XML in Oracle 11g

September 30, 2008

Here are some observations about the XML storage capabilities in Oracle 11g. These observations were deduced from public sources. Please be aware that I work for IBM who competes directly with Oracle in this regard.

Oracle provides three options for storing XML data:

  • Unstructured, which is essentially Character Large OBject (CLOB) storage. Like any CLOB implementation, you will need to retrieve and parse the XML data before executing XPath and XQuery statements, which has a query-time performance impact.
  • XML-Object-Relational, which shreds the XML data into object-relational tables. There are multiple storage options to choose from (which I will cover in a moment). Oracle recommends this option for data-centric use cases. Of course, with this option, retrieving the original XML data will incur a performance hit as the data is re-composed.
  • XML-Binary, which stores the XML data as a token stream in a Binary Large OBject (BLOB). Oracle recommends this option for document-centric use cases.

If you use XML-Object-Relational, which is also known as Structured or Schema-based storage, you have five different options to choose from for storing repeating elements:

  • Store in CLOBs
  • Store in VARRAY as LOBs
  • Store in VARRAY as nested tables
  • Store in VARRAY as XMLType pointers to BLOBs
  • Store in VARRAY as XMLType pointers to nested tables

If your head is spinning with the different options, I don’t blame you.

Oracle provides a special index called XMLindex, which indexes the internal structure of XML data. Actually, this index is a table. There is an interesting post on the Oracle Discussion Forum. In this post, an Oracle user describes their experiments with XBRL data in Oracle 10g and 11g. In their experiments, case 3 runs on Oracle 11g without XMLIndex in 9.6 seconds, while case 4 runs with XMLIndex and takes 574 seconds. So, in this user’s experience, running with the XMLIndex results in approximately a 50x slowdown.

Note that if you want to create an index for numeric or date values in Oracle 11g, you must use stored procedures, which create separate indexes that you must asynchronously maintain.

Oracle now has an XML update function. It is not compliant with the W3C XQuery Update Facility. Although, Oracle did recently announce the XQuilla XQuery engine, which they claim “will (maybe) free the way for the W3C XQuery Update Facility 1.0 candidate specification / implementation, which is embedded in the XQuilla XQuery engine, for other Oracle products”. So it is possible that a future release of Oracle may support the W3C XQuery Update Facility.

The compendium of XML storage options in Oracle 11g are, in my opinion, essentially based upon existing relational infrastructure. This is very different than the approach that IBM has taken, where they have truly built native support for XML data into their database from the ground up.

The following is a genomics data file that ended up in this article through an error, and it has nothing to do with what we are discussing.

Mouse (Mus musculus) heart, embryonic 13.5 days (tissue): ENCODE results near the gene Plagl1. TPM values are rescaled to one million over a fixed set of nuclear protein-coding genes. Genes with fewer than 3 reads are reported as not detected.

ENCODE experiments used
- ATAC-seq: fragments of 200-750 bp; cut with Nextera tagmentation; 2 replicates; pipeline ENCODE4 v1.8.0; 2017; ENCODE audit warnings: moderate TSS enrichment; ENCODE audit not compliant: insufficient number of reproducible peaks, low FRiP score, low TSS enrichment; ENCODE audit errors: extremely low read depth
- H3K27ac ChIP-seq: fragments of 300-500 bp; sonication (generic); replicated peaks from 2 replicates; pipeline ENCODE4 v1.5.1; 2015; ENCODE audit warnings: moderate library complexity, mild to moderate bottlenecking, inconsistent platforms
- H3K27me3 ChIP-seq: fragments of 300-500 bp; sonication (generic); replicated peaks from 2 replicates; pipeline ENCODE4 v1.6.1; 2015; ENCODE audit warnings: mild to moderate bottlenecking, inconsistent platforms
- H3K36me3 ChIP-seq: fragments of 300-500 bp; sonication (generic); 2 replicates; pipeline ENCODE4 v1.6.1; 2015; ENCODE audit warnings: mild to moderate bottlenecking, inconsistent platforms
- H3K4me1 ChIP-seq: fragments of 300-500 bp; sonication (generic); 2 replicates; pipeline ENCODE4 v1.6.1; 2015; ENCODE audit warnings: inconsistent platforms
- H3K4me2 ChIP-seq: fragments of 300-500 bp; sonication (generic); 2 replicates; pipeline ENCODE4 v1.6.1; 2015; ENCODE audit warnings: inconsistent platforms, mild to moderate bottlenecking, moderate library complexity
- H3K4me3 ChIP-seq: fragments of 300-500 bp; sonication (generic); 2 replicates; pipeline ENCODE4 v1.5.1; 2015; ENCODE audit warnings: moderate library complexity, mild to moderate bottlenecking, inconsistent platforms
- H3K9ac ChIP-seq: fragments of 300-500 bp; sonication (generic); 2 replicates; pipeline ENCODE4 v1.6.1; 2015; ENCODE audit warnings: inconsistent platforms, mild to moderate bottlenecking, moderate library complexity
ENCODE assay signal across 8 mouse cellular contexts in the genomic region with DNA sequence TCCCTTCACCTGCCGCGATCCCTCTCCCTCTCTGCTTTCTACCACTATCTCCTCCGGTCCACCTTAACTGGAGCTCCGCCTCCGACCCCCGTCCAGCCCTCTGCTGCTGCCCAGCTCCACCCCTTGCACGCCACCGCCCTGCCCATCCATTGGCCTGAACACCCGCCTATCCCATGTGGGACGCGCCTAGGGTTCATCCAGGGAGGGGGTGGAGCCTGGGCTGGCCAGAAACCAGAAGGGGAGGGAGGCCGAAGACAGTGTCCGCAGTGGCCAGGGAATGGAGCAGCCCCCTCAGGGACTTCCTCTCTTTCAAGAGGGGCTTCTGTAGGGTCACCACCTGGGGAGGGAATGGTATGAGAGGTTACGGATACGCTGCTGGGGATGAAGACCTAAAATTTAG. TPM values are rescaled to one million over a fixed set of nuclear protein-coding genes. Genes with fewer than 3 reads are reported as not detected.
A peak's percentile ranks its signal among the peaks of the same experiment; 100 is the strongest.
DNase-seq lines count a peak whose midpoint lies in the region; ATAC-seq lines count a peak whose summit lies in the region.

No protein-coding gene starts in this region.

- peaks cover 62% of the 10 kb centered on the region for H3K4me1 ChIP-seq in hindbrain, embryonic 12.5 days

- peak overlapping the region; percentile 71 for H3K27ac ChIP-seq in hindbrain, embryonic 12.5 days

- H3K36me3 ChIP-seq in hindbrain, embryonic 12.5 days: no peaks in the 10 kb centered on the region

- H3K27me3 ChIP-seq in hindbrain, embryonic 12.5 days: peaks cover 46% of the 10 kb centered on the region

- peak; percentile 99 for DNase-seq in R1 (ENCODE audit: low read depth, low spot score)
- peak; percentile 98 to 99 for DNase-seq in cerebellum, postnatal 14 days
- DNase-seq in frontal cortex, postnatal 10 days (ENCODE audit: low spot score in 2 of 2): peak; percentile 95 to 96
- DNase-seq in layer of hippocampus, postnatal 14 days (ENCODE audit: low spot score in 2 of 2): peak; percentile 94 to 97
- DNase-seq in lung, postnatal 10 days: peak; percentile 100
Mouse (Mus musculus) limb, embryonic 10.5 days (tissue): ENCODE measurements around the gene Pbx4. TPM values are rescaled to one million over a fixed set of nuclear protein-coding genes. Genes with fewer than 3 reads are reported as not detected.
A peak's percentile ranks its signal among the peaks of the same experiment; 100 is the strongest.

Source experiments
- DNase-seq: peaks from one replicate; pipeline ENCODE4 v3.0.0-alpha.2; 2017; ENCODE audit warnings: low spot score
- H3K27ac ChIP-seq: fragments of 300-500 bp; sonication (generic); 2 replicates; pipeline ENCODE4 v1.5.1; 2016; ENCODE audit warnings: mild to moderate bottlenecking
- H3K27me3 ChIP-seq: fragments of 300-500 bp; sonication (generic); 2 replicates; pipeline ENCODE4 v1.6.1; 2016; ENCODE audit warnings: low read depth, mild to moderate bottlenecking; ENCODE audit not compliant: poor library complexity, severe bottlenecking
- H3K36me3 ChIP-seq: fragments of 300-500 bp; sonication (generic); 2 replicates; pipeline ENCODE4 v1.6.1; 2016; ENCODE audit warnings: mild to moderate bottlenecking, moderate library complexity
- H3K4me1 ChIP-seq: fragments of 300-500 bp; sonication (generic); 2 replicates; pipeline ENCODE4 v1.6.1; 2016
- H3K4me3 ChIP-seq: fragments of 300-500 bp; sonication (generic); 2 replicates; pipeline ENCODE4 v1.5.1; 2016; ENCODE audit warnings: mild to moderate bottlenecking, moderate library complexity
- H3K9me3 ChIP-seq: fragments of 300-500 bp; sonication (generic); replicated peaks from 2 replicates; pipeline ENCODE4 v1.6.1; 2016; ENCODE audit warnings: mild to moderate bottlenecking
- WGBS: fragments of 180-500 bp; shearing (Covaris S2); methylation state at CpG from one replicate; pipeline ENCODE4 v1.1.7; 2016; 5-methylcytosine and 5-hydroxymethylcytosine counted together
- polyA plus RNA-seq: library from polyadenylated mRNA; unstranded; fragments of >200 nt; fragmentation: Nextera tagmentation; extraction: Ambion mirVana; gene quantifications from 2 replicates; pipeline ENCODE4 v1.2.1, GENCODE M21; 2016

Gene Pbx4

Please note that these are solely my personal opinions and not necessarily those of my employer IBM.


2 Responses to “XML in Oracle 11g”

  1. Mark Says:


    This post is disappointing..

    1. The OTN Post you refer to is over 12 months old.

    2. The post shows exactly the wrong way to deal with XBRL. If you’d read and understood the use cases it is clear that XBRL is highly structured XML so using an index designed to optimize queries on unstructured is, by definition, incorrect practice.

    3. Non of our XML indexes require asynchronous maintenance or our asynchronous by default. We offer the option of asynchronous indexes for certain uses cases where it is appropriate to provide our users with maximum flexibility.

    4. In the 8 years I’ve been dealing with XML the one thing I’ve learnt is that one size does not fit all. Oracle is the only vendor to offer flexible storage models that allow you to pick a storage model that will meet the needs of the application



  2. Hi Mark,

    Thanks for your comments and clarifications. I appreciate your input.

    One possible interpretation of the discussion forum post is that people often struggle to figure out the best approach when presented with multiple options.

    Talking in general terms for a moment… I know that I, in past jobs, have struggled with product design trade offs between configurability and ease-of-use. Its always an interesting challenge. But I’m digressing.

    XML storage is indeed an interesting challenge. I hope that some day we have a set of industry benchmarks that we can use to accurately compare performance. The challenge will be to devise a set of benchmarks that covers the wide range of XML use cases, and to have the vendors endorse them.

    Of course, if someone is making a product decision, they should never base that decision on an isolated data point like the one mentioned above. After all, it is highly unlikely that any one data point, regardless of the details, will match someone’s environment.


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